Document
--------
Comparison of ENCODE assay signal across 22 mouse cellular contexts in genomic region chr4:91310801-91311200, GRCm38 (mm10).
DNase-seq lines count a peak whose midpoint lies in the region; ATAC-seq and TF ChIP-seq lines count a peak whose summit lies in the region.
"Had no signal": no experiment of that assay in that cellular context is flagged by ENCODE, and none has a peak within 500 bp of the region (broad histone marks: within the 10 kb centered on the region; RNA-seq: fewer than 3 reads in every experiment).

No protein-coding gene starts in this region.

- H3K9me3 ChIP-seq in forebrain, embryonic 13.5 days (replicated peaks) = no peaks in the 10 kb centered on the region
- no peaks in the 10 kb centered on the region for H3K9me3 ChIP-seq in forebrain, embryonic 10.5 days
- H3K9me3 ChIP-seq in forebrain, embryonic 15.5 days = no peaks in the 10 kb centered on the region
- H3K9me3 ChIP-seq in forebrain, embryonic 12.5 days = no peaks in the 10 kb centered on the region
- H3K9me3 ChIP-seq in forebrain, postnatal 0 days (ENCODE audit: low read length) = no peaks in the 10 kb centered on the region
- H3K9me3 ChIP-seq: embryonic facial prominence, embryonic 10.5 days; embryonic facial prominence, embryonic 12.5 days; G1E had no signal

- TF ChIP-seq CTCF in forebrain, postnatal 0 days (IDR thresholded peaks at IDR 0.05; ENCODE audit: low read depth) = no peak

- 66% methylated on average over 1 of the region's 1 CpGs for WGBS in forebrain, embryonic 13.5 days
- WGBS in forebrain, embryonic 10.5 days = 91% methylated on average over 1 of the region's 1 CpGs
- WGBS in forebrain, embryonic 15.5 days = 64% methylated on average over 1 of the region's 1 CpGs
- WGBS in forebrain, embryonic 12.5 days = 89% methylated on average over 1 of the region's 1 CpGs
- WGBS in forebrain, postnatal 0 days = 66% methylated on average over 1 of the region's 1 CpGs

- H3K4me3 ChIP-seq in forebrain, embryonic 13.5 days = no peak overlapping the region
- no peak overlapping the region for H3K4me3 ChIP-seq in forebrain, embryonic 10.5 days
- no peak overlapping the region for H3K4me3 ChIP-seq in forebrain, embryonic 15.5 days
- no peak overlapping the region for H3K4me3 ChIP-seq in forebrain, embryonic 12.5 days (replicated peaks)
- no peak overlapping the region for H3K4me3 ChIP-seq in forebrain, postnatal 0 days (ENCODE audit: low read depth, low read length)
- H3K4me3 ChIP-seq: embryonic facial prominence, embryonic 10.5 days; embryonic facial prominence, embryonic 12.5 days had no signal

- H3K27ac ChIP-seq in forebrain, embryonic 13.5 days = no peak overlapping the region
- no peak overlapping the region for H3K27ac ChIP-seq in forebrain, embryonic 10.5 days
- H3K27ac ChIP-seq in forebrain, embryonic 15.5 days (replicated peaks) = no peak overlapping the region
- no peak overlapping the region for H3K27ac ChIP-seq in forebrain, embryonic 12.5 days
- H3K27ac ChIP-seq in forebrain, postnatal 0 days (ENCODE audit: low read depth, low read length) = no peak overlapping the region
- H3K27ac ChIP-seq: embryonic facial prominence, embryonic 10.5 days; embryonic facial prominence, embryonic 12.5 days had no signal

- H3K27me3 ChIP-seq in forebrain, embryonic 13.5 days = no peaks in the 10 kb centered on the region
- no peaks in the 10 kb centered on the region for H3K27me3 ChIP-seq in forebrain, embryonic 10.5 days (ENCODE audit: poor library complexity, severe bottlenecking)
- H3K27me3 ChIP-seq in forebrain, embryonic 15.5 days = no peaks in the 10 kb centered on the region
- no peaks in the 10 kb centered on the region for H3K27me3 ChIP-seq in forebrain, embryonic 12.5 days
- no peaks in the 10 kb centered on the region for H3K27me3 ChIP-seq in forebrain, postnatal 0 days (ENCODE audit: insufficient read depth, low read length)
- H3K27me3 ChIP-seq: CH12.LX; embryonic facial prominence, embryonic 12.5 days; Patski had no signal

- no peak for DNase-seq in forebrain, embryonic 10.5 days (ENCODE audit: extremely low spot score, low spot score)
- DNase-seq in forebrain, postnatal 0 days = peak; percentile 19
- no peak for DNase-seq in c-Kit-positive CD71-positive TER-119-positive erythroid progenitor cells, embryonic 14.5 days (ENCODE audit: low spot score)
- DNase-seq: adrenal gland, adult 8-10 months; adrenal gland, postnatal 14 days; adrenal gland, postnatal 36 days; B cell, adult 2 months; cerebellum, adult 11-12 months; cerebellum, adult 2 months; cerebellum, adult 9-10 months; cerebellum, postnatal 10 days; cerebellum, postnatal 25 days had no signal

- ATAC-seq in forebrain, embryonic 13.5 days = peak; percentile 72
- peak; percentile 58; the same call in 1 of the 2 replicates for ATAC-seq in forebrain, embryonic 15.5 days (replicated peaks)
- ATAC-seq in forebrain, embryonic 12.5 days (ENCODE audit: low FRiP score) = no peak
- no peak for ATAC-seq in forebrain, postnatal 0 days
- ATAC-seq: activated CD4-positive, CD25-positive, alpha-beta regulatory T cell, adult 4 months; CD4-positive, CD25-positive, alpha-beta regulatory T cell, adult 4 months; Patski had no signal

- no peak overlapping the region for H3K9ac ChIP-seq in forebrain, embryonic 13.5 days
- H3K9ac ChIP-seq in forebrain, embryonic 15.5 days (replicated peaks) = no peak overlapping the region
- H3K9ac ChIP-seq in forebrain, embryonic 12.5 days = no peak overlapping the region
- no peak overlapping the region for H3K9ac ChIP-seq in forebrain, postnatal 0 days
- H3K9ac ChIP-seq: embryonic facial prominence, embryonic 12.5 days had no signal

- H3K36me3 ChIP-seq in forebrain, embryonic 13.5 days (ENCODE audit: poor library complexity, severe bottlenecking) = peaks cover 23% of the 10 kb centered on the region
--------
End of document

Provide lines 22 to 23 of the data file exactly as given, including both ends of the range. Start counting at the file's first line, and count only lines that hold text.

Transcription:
- H3K4me3 ChIP-seq: embryonic facial prominence, embryonic 10.5 days; embryonic facial prominence, embryonic 12.5 days had no signal

- H3K27ac ChIP-seq in forebrain, embryonic 13.5 days = no peak overlapping the region